From the foregoing description it will be appreciated that the opening assist mechanism described with reference to FIGS. 1 through 31 may be applied to a multitude of other equivalent mechanical constructs. A few of those many embodiments are illustrated and described herein.

While the present invention has been described in terms of a preferred embodiment, it will be appreciated by one of ordinary skill that the spirit and scope of the invention is not limited to those embodiments, but extend to the various modifications and equivalents as defined in the appended claims.

Claims

1. A folding knife, comprising,

a handle having first and second handle halves held in a spaced apart relationship to define a blade groove therebetween;
a blade pivotally connected between the handle halves at a tang and movable between an-open and closed positions;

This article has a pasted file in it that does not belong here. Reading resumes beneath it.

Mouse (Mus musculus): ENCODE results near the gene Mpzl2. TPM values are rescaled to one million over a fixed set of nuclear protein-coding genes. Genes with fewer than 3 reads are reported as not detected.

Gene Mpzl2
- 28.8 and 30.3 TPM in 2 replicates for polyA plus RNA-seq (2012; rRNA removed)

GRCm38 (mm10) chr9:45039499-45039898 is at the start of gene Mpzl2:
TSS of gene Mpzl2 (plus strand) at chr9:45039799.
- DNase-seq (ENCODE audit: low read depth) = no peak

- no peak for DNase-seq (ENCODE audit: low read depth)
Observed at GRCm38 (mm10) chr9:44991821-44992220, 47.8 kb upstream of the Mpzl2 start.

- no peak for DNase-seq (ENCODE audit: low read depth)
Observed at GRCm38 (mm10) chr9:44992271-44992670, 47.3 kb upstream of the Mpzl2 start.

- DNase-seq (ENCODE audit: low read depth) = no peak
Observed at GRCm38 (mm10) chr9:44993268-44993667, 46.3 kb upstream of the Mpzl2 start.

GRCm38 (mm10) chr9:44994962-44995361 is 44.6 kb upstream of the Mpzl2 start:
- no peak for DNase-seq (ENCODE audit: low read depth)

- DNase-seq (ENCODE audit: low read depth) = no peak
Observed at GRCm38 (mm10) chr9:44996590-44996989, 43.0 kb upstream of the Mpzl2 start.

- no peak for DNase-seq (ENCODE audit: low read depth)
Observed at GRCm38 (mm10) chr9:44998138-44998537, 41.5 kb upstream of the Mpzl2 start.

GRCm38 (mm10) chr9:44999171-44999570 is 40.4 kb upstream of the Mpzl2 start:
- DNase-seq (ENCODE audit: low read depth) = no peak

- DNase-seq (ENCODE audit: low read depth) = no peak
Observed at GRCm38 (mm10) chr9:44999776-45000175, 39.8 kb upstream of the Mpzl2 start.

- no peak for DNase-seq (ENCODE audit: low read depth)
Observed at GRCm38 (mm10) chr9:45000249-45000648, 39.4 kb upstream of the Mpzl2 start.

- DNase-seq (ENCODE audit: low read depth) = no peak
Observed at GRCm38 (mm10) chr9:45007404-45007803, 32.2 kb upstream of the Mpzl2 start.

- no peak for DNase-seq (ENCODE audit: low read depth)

a pair of spring arms, one on each side of the blade, each spring arm having a fixed end and a free end;
a pin interconnecting the free ends of the spring arms, said pin operatively positioned adjacent said tang for applying force to said tang and a sleeve rotatably received on said pin.

2. The folding knife according to claim 1 wherein said pin applies force to said tang to retain said blade in the closed position.

3. The folding knife according to claim 2 wherein said pin applies force to said tang to drive said blade to the open position when said blade is pivoted to a point where said pin passes a top-dead-center point on said tang.

4. The folding knife according to claim 1 including a first liner attached to the first handle half and a second liner attached to the second handle half wherein the spring arms are attached to the respective liners.

5. The folding knife according to claim 1 including a first liner attached to the first handle half and a second liner attached to the second handle half, wherein the spring arms are integrally formed in said liners.

6. The folding knife according to claim 1 including a trigger to lock the blade in the closed position and to unlock the blade so that it is driven to the open position.